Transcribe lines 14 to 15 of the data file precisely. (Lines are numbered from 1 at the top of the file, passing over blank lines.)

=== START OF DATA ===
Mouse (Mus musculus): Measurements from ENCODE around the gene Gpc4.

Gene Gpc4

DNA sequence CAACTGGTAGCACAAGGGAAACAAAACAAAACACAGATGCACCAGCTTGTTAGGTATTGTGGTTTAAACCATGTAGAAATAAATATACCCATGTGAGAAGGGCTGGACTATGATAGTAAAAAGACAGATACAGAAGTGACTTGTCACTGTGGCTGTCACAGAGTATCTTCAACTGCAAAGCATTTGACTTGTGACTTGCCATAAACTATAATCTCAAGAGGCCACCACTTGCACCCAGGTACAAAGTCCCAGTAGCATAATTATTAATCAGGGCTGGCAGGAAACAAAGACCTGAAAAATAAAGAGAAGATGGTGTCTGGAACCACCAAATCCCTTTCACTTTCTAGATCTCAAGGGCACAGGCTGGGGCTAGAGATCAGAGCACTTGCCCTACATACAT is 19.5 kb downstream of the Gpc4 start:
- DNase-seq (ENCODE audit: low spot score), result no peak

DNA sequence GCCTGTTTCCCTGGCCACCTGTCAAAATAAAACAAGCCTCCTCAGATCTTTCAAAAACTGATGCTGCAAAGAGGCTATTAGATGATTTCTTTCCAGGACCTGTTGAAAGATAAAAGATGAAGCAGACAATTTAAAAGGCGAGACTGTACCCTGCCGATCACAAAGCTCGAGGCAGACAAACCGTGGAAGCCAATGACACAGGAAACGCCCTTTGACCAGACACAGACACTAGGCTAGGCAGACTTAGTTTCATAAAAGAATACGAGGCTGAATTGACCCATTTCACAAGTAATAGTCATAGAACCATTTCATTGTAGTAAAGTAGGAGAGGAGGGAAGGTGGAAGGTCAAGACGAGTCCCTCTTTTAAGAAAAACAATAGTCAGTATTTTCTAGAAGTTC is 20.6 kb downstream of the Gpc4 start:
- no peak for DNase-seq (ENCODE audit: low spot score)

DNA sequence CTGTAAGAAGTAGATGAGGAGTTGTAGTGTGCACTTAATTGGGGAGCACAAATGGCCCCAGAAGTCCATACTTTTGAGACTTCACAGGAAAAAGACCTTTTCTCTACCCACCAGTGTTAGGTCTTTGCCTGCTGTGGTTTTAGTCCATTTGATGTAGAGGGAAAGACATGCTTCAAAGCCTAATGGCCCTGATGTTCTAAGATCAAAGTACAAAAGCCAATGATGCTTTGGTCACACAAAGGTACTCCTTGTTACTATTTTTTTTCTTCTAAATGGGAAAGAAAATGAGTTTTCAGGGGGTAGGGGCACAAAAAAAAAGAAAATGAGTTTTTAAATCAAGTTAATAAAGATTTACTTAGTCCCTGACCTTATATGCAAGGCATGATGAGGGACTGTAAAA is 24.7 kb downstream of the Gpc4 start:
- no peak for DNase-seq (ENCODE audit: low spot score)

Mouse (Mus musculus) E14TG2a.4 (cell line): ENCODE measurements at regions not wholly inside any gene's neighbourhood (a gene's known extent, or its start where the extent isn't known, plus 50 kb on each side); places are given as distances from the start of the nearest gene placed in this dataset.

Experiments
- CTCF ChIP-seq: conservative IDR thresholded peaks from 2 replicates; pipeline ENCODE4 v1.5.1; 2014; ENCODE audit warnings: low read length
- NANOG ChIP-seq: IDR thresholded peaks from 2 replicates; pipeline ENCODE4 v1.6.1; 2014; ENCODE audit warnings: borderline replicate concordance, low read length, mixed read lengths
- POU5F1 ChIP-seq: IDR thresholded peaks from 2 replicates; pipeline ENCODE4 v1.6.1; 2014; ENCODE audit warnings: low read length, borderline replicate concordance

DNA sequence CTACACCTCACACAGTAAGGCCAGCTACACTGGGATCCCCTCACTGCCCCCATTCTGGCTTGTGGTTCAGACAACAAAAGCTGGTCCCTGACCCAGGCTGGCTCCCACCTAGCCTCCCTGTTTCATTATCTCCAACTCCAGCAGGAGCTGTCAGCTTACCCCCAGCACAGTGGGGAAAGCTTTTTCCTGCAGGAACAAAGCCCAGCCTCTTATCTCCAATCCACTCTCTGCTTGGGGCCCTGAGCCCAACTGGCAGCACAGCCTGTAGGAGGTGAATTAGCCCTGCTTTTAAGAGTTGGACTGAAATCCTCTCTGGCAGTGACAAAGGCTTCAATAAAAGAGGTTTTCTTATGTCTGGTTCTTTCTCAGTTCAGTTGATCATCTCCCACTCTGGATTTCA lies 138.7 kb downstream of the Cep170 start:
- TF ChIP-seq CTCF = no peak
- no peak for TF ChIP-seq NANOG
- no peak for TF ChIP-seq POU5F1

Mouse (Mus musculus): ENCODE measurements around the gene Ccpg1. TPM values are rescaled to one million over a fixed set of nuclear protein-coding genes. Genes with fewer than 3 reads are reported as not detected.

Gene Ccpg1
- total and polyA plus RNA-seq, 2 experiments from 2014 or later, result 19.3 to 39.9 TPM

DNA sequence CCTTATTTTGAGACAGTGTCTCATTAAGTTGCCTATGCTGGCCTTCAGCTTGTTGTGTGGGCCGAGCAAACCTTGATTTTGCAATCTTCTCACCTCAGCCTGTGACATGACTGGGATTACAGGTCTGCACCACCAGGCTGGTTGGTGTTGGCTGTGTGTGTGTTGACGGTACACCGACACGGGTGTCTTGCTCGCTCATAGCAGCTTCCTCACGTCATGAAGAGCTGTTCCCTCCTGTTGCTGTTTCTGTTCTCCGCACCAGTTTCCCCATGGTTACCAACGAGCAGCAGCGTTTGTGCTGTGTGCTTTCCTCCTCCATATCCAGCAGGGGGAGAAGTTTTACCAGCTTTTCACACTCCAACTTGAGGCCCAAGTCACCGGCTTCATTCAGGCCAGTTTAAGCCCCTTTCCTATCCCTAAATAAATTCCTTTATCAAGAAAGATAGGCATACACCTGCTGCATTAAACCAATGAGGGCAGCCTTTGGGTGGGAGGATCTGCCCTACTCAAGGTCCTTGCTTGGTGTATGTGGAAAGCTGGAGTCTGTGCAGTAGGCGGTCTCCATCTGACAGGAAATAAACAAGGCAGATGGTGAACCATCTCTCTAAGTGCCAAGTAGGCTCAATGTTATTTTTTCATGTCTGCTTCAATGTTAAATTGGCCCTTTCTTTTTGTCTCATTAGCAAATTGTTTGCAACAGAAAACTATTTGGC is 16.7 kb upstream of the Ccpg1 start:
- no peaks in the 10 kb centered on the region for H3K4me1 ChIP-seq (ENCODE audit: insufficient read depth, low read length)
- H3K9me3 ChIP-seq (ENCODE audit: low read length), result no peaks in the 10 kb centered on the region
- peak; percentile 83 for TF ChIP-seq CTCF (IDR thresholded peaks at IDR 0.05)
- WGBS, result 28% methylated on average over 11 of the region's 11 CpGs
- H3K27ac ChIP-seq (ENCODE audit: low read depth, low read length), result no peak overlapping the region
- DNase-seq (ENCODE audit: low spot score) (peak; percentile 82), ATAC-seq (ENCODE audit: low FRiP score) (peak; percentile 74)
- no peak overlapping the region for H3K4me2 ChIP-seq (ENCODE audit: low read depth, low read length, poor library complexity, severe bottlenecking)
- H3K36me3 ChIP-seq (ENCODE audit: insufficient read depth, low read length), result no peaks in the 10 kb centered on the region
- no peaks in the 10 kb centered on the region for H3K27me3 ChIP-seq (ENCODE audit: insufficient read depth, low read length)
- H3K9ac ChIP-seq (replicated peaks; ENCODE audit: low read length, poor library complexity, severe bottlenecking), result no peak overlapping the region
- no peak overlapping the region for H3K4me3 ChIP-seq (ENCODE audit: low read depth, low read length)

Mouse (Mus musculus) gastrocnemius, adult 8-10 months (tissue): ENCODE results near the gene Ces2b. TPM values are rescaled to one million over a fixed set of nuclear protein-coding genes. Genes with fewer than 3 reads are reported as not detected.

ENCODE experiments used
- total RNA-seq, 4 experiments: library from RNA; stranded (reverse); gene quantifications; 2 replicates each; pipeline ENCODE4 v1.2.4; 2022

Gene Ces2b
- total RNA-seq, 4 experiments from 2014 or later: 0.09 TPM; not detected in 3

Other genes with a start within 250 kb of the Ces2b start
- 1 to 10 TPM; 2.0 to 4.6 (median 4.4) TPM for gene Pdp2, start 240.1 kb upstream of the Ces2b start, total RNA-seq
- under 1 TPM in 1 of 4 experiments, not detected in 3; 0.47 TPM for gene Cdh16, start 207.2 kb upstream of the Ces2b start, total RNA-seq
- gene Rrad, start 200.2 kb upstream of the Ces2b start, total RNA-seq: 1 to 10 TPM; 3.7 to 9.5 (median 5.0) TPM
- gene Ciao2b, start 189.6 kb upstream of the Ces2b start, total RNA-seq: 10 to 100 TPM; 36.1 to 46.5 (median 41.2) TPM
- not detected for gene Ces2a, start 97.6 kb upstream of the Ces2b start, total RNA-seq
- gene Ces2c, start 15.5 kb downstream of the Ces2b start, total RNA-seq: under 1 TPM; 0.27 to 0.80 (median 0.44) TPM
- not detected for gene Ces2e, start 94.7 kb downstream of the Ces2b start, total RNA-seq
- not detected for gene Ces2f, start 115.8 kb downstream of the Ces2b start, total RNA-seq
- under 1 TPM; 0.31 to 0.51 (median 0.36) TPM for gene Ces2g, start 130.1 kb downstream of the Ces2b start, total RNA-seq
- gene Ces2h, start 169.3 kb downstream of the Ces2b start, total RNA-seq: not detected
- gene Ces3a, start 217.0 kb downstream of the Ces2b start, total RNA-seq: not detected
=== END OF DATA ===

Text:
DNA sequence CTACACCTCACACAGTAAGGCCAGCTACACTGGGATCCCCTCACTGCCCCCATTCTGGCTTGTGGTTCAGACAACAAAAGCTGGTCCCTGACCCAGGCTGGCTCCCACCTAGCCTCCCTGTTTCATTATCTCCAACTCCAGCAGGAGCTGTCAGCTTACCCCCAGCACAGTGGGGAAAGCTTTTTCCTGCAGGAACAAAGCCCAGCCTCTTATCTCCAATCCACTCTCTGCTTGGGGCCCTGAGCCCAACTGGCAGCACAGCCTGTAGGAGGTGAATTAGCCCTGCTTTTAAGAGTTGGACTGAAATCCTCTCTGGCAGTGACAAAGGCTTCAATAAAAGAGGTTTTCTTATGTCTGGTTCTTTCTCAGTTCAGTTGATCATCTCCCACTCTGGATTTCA lies 138.7 kb downstream of the Cep170 start:
- TF ChIP-seq CTCF = no peak